Academic journal article Military Review

Guadalcanal: A Case Study for Multi-Domain Battle

Academic journal article Military Review

Guadalcanal: A Case Study for Multi-Domain Battle

Article excerpt

The battle for the Pacific island of Guadalcanal from August 1942 until January 1943 provides a clear historical example of the concept and benefits of fighting a battle simultaneously in multiple domains. While new domains, such as space and cyber, have emerged since the end of World War II, the capabilities and force-multipliers enabled by these domains, including information superiority, secure communications, wide-area surveillance and economic and popular support for a fully-mobilized wartime economy all impacted the struggle for control of the island in 1942. Ground forces, including elements of the Marines and Army eventually secured the island in early 1943, but their success depended heavily on direct air and naval support that ensured essential logistical support and effectively interdicted Japanese efforts to build combat power and sustain their forces. Farther afield, seaplane tenders conducted constant reconnaissance patrols to provide vital intelligence of Japanese fleet movements and intentions, heavy bombers raided Japanese bases such as Rabaul on the island of New Britain, and submarines interdicted the flow of raw materials into the Japanese economy, enabling the Allies to prevail in the contest for logistics and sustainment. While only one step in the long march to the liberation of the Philippines and the defeat of Imperial Japan, Guadalcanal was the pivotal attritional struggle that turned the tide and established the pattern of multi-domain cooperation that eventually led to Allied victory in World War II.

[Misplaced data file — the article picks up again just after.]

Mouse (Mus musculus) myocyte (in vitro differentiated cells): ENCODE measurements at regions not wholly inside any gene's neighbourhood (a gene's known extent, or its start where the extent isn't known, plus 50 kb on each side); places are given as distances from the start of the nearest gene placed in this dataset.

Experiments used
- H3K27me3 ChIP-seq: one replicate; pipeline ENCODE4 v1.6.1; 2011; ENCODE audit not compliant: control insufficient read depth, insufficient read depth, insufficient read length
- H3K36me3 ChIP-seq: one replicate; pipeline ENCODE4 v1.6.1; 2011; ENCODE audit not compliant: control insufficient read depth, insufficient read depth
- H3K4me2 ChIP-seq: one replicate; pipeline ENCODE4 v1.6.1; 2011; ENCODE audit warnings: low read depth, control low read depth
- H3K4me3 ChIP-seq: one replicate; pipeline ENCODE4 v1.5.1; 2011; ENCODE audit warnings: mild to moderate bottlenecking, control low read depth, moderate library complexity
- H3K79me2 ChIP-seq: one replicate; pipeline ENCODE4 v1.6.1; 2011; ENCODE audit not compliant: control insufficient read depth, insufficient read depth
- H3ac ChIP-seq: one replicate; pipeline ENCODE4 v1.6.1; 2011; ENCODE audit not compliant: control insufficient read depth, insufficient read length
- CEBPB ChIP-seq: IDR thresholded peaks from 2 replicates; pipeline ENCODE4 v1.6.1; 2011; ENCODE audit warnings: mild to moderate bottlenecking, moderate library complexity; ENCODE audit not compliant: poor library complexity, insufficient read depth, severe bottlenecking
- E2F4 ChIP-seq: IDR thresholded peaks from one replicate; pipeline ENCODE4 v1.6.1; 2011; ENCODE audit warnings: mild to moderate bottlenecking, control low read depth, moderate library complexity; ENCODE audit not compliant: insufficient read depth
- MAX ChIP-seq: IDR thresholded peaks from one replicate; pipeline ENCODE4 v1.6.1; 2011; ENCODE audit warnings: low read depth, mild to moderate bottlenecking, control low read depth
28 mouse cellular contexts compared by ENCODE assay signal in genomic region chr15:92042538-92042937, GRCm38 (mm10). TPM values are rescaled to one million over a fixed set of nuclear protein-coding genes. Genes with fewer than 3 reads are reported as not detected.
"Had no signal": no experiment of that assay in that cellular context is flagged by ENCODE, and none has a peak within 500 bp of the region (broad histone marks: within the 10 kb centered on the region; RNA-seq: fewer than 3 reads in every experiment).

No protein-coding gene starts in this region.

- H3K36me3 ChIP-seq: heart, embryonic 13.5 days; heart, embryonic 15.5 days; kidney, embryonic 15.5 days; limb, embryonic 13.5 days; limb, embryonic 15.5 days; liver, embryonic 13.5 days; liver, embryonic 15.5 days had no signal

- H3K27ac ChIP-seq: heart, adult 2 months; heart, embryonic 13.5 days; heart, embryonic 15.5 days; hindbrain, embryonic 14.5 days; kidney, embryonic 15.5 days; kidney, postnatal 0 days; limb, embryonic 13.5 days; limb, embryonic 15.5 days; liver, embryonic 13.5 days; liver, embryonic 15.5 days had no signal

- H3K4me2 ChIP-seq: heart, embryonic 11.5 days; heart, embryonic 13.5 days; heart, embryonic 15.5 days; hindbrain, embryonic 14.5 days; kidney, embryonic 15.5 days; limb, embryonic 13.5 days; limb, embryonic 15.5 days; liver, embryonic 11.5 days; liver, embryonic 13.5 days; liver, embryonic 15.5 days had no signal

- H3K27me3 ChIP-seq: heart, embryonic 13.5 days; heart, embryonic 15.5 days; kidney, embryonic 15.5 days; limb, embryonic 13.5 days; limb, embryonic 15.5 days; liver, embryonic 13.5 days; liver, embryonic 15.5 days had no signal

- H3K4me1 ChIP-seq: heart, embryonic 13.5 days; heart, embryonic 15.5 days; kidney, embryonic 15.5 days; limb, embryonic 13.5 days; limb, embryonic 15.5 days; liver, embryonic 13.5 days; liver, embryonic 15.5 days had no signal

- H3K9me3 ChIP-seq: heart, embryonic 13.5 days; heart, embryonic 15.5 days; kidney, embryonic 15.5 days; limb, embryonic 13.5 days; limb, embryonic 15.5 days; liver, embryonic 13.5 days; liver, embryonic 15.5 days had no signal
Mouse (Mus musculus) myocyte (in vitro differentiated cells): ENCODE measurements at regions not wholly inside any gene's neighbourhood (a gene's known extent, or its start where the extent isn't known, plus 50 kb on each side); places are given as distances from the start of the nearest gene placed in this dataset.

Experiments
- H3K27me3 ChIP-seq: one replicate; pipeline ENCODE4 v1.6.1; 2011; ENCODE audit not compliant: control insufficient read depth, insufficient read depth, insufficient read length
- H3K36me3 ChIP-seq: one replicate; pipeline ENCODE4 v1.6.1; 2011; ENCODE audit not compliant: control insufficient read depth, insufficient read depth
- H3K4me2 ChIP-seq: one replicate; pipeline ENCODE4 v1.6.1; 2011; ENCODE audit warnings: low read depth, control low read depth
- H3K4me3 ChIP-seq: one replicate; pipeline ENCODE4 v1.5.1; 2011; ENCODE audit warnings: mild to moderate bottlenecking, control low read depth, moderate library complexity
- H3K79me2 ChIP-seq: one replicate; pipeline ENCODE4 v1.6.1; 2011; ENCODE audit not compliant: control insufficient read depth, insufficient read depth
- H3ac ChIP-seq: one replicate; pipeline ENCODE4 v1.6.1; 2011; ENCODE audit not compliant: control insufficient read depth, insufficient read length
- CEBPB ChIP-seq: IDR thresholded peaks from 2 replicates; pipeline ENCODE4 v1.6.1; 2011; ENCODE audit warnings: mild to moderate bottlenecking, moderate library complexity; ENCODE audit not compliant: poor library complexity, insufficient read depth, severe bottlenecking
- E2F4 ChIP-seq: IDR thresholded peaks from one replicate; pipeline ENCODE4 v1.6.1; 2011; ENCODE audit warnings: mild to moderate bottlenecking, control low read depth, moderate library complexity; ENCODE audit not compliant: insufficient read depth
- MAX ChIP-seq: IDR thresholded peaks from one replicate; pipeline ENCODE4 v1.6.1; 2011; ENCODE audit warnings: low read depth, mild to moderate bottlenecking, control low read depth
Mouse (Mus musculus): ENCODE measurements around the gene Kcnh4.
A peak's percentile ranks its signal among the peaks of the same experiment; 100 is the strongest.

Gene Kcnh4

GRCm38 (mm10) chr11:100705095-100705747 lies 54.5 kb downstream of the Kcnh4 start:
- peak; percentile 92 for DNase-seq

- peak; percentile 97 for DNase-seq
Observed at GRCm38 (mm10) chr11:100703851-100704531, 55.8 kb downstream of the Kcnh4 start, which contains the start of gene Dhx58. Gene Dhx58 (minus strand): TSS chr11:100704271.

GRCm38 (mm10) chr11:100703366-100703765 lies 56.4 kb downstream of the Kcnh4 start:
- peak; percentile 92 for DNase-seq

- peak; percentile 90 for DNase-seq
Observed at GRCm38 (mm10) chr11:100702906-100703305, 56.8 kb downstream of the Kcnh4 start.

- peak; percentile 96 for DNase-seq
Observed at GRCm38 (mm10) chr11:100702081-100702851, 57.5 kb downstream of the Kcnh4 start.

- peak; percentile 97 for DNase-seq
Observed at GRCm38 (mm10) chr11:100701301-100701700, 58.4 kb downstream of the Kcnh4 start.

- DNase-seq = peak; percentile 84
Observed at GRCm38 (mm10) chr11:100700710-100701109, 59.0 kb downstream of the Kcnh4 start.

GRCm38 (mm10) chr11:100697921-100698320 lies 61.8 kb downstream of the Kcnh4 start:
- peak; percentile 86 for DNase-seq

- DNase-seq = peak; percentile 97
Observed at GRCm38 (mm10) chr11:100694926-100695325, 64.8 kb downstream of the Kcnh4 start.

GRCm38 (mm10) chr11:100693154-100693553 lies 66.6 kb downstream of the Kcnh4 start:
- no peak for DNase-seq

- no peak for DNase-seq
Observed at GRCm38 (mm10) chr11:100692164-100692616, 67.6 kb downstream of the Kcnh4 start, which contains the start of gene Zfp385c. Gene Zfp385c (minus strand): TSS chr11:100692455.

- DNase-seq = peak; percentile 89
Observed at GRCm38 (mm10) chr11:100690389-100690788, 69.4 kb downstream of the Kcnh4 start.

In the late spring of 1942, Japanese forces were ascendant across the Pacific. With the surrender of the American and Filipino forces on Bataan and Corregidor in April and May, Japan had largely completed the conquest of the "Southern Resources Area." They had pushed British naval forces back to the eastern coast of Africa after a successful carrier raid on Royal Navy bases on the island of Ceylon (Sri Lanka), just south of India, and American and Australian forces absorbed heavy air raids while clinging to New Guinea, the last barrier between the expanding Japanese empire and Australia itself Only the naval battle in the Coral Sea in May, a tactical draw but a strategic victory in that it repelled an amphibious force destined for the Allied supply hub of Port Moresby, upset the unbroken string of Japanese successes thus far.

An event in late April would put the Japanese on a far more dangerous course. On 18 April, Lieutenant Colonel James H. "Jimmy" Doolittle led a force of sixteen AAF B-25 medium bombers off the deck of the USS Hornet and over the Japanese home islands before traveling on to Nationalist-held areas of China. The raid, an embarrassment to the Japanese military, convinced them that their defensive barrier had to be expanded further, primarily by the capture of the Aleutian Islands off Alaska and Midway in the Central Pacific. The U.S. Navy, alerted by skilled cryptographers in the Pacific Fleet headquarters, accurately divined the Japanese intentions, enabling the Navy's carriers to effectively oppose the planned invasion of Midway. The resulting victory further demonstrated the value of accurate intelligence to military operations, no matter what technology enables its collection.

On 4 June 1942, flying from the besieged island of Midway, Major Lofton R. Henderson, commanding officer of VMSB-241, led sixteen Marine SBD dive bombers in an attack on the Japanese carrier force escorting the invasion force. The carrier's combat air patrol destroyed Henderson's plane and he posthumously received the Navy Cross for his efforts to disable the Japanese carriers. Though his squadron scored no hits, they did force the carriers to maneuver and contributed to a delay in the recovery, refueling, and rearming of their own aircraft. This and other attacks facilitated the destruction of all four Japanese carriers by a strike that arrived just over an hour later, when dive bombers from the U. …

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